Epstein-Barr virus particles induce centrosome amplification and chromosomal instability

Anatoliy Shumilov, Ming Han Tsai, Yvonne T. Schlosser, Anne Sophie Kratz, Katharina Bernhardt, Susanne Fink, Tuba Mizani, Xiaochen Lin, Anna Jauch, Josef Mautner, Annette Kopp-Schneider, Regina Feederle, Ingrid Hoffmann, Henri Jacques Delecluse*

*Corresponding author for this work

Research output: Contribution to journalArticlepeer-review

68 Scopus citations

Abstract

Infections with Epstein-Barr virus (EBV) are associated with cancer development, and EBV lytic replication (the process that generates virus progeny) is a strong risk factor for some cancer types. Here we report that EBV infection of B-lymphocytes (in vitro and in a mouse model) leads to an increased rate of centrosome amplification, associated with chromosomal instability. This effect can be reproduced with virus-like particles devoid of EBV DNA, but not with defective virus-like particles that cannot infect host cells. Viral protein BNRF1 induces centrosome amplification, and BNRF1-deficient viruses largely lose this property. These findings identify a new mechanism by which EBV particles can induce chromosomal instability without establishing a chronic infection, thereby conferring a risk for development of tumours that do not necessarily carry the viral genome.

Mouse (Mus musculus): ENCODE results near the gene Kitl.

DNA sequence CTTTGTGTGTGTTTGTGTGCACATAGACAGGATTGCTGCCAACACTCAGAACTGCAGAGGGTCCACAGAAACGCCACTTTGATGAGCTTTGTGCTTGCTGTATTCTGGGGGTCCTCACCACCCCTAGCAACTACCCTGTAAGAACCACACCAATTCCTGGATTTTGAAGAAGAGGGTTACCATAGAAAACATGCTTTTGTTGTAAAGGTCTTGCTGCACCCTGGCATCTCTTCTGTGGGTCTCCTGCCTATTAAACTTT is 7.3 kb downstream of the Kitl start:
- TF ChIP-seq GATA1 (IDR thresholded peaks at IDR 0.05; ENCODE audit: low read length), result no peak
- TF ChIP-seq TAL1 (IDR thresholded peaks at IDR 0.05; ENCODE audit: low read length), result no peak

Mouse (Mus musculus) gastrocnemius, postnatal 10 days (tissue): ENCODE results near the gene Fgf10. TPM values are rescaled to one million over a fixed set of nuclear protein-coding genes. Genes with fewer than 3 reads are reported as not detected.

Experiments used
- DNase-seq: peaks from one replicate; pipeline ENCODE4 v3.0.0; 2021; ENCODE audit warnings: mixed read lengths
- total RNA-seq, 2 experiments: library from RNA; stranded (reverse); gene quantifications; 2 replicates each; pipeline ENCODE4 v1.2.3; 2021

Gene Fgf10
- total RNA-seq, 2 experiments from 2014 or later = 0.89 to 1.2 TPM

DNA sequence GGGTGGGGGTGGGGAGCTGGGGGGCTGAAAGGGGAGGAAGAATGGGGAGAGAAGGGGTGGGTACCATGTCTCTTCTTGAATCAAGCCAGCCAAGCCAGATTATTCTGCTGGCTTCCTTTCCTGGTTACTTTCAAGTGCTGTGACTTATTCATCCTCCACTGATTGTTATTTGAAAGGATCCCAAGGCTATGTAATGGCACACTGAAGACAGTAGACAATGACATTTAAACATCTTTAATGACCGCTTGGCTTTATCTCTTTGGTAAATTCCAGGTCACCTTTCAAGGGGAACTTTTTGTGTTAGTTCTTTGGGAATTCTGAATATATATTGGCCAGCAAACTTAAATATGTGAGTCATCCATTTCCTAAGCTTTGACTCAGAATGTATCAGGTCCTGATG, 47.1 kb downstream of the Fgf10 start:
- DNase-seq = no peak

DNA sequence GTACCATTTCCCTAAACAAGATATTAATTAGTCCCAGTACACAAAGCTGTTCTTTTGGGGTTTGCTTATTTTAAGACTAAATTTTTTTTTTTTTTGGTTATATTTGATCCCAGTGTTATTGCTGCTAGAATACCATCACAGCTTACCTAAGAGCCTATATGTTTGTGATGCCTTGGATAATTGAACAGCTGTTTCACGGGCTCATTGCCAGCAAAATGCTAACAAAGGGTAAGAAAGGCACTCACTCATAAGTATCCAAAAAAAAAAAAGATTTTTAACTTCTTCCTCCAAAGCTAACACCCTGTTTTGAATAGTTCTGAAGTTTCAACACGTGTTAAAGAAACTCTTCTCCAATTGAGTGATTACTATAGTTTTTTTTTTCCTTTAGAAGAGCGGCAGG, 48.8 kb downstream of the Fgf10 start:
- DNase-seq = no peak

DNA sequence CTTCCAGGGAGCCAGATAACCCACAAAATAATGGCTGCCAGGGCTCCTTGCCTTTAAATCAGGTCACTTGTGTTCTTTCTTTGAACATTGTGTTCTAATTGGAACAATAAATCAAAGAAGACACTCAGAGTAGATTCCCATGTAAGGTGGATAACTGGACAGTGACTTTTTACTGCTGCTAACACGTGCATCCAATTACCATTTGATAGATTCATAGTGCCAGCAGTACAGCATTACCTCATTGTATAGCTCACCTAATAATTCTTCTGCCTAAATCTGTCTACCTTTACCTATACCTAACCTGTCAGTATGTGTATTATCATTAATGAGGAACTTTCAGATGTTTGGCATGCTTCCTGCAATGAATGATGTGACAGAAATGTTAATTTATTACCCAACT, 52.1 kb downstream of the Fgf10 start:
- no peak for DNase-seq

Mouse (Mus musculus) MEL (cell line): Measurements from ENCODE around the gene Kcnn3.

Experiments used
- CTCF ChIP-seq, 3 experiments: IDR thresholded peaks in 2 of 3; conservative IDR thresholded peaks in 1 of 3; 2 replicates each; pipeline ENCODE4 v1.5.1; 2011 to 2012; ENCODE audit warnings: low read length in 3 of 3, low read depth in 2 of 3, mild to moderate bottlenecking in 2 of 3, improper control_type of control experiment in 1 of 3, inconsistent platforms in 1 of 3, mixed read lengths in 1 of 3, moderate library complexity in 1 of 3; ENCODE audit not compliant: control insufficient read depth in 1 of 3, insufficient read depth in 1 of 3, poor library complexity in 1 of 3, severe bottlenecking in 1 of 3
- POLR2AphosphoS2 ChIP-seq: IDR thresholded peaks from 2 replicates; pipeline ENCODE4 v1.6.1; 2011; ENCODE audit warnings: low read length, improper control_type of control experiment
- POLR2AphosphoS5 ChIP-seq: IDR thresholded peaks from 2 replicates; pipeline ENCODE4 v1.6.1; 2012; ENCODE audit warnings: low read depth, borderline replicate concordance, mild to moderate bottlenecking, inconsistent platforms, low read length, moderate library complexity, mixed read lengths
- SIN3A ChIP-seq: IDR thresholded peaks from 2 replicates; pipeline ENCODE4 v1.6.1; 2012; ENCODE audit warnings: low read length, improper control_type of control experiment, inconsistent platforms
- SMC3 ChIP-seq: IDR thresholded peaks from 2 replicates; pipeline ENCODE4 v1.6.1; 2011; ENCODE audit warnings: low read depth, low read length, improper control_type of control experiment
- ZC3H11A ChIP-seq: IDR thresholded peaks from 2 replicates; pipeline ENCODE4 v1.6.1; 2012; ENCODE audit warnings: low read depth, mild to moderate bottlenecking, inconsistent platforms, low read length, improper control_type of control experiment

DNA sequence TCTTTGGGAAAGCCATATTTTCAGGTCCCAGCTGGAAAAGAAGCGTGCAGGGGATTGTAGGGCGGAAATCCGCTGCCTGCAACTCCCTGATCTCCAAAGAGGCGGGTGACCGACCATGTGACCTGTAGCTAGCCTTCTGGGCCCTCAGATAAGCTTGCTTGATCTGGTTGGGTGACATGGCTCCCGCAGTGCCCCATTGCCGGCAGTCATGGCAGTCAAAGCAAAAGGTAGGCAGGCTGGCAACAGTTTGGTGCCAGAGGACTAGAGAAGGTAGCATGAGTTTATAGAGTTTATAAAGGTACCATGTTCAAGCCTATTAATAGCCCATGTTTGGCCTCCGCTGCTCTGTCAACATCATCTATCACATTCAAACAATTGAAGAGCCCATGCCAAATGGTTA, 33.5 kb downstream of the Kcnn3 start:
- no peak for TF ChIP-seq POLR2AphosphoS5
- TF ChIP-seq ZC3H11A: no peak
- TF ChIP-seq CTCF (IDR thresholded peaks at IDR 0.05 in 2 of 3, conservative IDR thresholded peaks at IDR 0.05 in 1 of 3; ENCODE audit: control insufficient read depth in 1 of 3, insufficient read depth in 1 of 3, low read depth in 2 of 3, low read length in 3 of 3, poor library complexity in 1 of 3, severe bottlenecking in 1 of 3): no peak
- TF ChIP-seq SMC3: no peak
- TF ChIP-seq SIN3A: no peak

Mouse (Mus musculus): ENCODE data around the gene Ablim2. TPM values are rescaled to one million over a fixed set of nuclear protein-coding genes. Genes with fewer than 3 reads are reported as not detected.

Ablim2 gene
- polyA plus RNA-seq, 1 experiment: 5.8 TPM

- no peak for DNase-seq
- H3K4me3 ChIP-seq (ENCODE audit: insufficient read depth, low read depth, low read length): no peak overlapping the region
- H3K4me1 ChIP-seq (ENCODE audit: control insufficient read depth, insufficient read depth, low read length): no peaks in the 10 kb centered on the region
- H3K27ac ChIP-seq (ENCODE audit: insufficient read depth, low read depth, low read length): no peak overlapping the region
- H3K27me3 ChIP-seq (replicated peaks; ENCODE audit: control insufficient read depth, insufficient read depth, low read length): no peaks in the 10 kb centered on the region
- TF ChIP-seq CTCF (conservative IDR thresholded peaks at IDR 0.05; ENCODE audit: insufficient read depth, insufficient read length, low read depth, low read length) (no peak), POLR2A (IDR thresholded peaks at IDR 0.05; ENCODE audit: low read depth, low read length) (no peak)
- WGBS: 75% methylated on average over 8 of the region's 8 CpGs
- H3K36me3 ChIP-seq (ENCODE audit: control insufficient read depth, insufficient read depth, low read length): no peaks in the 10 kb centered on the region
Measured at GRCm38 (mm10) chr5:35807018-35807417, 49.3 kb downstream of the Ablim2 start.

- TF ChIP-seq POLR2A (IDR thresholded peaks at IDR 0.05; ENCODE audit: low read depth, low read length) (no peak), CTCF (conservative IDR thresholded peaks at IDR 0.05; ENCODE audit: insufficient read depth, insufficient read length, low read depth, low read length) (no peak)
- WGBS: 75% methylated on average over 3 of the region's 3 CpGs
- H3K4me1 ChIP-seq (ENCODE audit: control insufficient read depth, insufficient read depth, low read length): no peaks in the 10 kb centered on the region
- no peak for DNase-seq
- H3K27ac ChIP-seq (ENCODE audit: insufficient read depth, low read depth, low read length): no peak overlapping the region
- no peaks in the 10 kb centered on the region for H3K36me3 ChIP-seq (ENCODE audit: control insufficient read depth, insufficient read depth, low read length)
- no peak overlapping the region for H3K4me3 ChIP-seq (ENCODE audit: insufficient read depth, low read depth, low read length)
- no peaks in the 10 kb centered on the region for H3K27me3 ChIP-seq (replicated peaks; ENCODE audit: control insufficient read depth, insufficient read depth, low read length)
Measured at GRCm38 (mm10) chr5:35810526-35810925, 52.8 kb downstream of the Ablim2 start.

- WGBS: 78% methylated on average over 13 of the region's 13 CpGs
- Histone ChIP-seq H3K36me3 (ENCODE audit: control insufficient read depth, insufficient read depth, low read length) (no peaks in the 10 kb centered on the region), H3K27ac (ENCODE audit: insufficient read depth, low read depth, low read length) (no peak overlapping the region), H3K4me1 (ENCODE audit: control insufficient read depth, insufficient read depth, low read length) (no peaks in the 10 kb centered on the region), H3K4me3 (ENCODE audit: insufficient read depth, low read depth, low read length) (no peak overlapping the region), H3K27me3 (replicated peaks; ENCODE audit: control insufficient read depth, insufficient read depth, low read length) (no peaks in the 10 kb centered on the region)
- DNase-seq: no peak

Original languageEnglish
Article number14257
JournalNature Communications
Volume8
DOIs
StatePublished - 10 Feb 2017

Fingerprint

Dive into the research topics of 'Epstein-Barr virus particles induce centrosome amplification and chromosomal instability'. Together they form a unique fingerprint.

Cite this